Well lots of people have them and are not dying in mass quantities or the fireplaces would not be legal. They are safe as long as they are properly maintained and serviced as recommended by the manufacturer.
When you burn gas, the by products are mostly CO2 and H2O, along with some good old CO from any incomplete combustion. So you will get lots of water vapor.
safe means safe to use in your home, meaning doesnt deplete air levels, safe meaning healthy
Excess means dripping windows
And I ment humidity
You can substitute the word *approved* for *safe* and they may be ok but only if you can meet the very strict code restrictions on their use. Most homes are too tight and won't qualify.
Depletion of *air* levels is a function of room size and ventilation rate. Most VF I have ever seen were oversized for the room. The code requires 50 cubic feet of room per 1000 BTU/hr input rating. That's just for normal combustion. However, in a tight underventilated room, as the CO2 builds up, it will settle to the floor displacing O2 at the burner which can lead to incomplete combustion even while a sample of room air taken waist high might read 20.9% or normal O2.
There is nothing healthy about burning gas inside a home without a chimney or vent. Just ask any building scientist or industrial hygienist. They are *tolerated* as long as they operate within IAQ stds. This is based upon laboratory in vitro testing--not in vivo testing. There certainly is no major health benefit from their burning. What humidity is initially improved from a dry house is quickly offset by the introduction of NOx, CO2, CO, aldehydes, reduction of O2 and inevitable odors.
By the time you have frank water dripping from windows you are far up the psychrometric chart. This is not a good indicator of interstitial water condensation.
I knew you meAnt humidity ---just bustin' on ya'.
FYI, *safe* is a dirty word we don't use. It is an absolute that can never be met. It can also be a relative term. Your car is probably a lot safer parked in the driveway than on the highway. Most fireplaces are safer when not used. Nobody can pronounce anything as absolutely *safe*. You might be able to say something is *suitable* for use or *approved* or *operating within mfrs. specs.* and still not be *safe*.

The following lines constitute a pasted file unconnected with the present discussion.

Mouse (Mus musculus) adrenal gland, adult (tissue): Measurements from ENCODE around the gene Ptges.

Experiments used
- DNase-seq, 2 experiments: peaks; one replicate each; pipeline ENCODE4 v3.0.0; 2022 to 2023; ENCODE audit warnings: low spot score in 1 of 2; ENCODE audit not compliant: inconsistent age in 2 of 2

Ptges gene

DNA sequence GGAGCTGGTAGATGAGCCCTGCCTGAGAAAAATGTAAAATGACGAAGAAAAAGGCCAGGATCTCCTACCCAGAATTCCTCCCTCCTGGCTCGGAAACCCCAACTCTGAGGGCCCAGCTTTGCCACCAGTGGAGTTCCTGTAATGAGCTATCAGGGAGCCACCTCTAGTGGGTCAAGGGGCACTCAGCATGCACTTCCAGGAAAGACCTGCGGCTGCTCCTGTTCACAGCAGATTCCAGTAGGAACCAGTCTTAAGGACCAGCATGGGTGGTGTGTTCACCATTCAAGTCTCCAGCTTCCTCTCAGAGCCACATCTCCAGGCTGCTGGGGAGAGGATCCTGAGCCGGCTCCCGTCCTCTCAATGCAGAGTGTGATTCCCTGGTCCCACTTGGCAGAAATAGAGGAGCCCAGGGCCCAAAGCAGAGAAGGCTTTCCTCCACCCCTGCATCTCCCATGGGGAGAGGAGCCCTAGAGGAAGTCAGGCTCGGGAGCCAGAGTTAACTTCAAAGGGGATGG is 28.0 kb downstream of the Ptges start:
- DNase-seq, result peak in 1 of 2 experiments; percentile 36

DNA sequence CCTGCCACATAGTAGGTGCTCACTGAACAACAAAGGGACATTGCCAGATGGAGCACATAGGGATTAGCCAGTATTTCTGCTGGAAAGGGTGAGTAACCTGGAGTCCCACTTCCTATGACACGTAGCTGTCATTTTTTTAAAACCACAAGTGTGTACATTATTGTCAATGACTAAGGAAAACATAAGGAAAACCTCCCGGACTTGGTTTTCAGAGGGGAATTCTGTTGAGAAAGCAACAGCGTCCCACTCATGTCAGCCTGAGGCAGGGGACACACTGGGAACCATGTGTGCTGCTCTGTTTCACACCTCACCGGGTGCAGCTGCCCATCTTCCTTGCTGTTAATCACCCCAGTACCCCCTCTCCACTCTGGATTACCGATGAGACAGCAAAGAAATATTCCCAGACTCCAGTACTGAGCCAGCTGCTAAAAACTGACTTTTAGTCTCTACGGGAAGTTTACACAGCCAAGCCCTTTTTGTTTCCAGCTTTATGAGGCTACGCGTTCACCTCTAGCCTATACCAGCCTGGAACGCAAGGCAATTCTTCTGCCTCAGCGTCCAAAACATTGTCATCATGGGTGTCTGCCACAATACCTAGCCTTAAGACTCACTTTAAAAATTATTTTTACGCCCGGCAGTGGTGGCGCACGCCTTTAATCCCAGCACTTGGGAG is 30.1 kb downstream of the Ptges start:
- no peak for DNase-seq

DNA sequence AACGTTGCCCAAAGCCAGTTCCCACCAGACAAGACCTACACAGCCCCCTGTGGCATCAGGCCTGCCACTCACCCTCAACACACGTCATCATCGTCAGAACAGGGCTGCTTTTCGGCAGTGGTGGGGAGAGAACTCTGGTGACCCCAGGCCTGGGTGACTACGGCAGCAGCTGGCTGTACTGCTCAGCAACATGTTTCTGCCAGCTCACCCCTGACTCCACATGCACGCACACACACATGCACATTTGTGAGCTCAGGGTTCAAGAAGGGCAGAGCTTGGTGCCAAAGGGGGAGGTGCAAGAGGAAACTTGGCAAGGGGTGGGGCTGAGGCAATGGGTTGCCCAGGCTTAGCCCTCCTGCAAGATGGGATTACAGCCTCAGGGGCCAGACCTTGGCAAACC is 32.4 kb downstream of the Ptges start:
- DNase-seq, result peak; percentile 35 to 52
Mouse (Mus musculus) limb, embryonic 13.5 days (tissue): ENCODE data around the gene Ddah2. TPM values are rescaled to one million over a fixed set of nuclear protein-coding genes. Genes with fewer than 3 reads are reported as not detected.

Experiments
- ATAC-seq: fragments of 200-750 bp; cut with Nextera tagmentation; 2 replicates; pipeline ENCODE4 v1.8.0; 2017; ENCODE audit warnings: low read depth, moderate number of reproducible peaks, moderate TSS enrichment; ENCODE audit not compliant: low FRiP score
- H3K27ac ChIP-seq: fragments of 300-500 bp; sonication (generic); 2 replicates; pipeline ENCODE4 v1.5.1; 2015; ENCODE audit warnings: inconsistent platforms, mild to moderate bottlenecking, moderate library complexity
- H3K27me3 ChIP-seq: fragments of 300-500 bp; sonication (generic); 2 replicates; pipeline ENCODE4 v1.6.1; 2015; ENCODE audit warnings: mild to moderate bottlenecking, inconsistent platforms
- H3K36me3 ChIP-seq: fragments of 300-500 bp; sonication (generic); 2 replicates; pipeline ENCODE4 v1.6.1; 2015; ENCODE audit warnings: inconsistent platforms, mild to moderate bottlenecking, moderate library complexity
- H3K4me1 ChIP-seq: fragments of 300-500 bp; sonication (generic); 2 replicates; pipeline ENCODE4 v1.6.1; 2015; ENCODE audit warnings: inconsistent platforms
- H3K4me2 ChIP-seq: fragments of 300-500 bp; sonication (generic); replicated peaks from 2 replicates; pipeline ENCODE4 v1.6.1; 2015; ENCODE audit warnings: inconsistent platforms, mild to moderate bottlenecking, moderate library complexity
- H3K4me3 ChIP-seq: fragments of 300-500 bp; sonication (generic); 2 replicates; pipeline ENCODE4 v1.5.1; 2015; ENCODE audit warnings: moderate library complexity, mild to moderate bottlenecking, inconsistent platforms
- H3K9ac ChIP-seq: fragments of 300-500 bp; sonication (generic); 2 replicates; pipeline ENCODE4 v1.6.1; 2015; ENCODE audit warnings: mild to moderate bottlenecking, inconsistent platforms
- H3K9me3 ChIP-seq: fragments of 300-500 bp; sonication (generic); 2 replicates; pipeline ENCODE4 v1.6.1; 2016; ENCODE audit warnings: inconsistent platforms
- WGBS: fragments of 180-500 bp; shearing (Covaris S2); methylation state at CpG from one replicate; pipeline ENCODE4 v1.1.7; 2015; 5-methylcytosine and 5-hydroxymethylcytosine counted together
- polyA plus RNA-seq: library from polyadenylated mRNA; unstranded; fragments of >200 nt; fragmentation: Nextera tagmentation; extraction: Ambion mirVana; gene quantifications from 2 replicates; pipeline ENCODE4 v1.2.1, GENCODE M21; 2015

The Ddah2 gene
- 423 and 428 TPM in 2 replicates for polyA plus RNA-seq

I believe most vent free equipment are manufactured oversea's . If you read the caution paragraphs on most non- venting equipment literature they tell you outright, may cause dizziness and or death, unless fresh air is brought in. After you meet the fresh air requirements you no longer have a good heat source but a mediocre focal point. Spend the extra money and install a vented fireplace. People that have called me in the past for an estimate I always will go out there but I only give them an estimate for a vented product. Most people that sell these units no nothing about them but the price. No nothing about fresh air requirements. Just because they sell those unvented fireplaces in those large home improvement stores doesn't mean their safe. Good Luck...
A very large percentage of my business is the servicing of vent free gas fireplaces. Most of those gas logs are made right here in the good old USA. Monessen Hearth Systems is located just outside of Lexington, KY. They make Monessen, Majestic and Vermont Casting gas fireplaces. R. H. Peterson is located In California. Heat-N Glo is in right here in Lakeville, MN. Kingsman is not overseas, but is located just over the border in Canada. The one's sold in the big box stores probably are not be made here, but the true professionals on this board would never be caught dead selling a customer a set of those gas logs.
Meeting the fresh air requirements may require opening a window in the coldest climates here in the US, but most of the homes are not that airtight and breathe enough to not run into and fresh air problems.
Here in the Eastern US, we can use extra humidity in our homes because the relative humidity is 25% in the Winter vs. 95% in the Summer.......you'll know what I mean if you know anyone that's ever had hardwood floors installed in the humid Summer and had big gaps in the flooring come Winter.
I remember when sex was safe and race cars were dangerous.
Rob, understand my intent is not to demonise VF as a product category but to find some balance. From my years of selling dozens and installing & servicing hundreds, I have come to the conclusion VF are not an appropriate appliance to be putting into homes. Here is my logic:
-the testing and listing is in vitro (lab). Under highly controlled conditions, they were able to get them to burn within acceptable limits of the Lung Assn. and ASHRAE. However, reality tells me these conditions are seldom, if ever found in homes.
-recent in vivo testing uncovered higher levels of NOx than previously thought. This is a respiratory irritant. In the doses encountered, it would cause tearing, runny nose, coughing and aggravation. Yes, the CO, CO2, and O2 were not through the roof BUT............you have to understand the controls of this study. These fireplaces were professionally installed, cleaned and maintained. The homes studied were all of rather similar construction and in the same community. No spread of climatic zones or types of construction. There were no samples taken of interstitial moisture and no walls opened up.
-There is no requirement for training of VF salesmen, installers or service techs. I don't know of a single community in the country that requires a qualified professional service tech to inspect and *certify* the logs annually. Therefore, it is the Wild West as far as what size logs are installed into what sized space with what type of construction, what amt. of Air Changes per Hour (ACH), etc. I've seen 24 Mbh burners installed into an 8x8 room. I've seen 40Mbh burners installed into small bedrooms without MakeUp Air (MUA) or ventilation.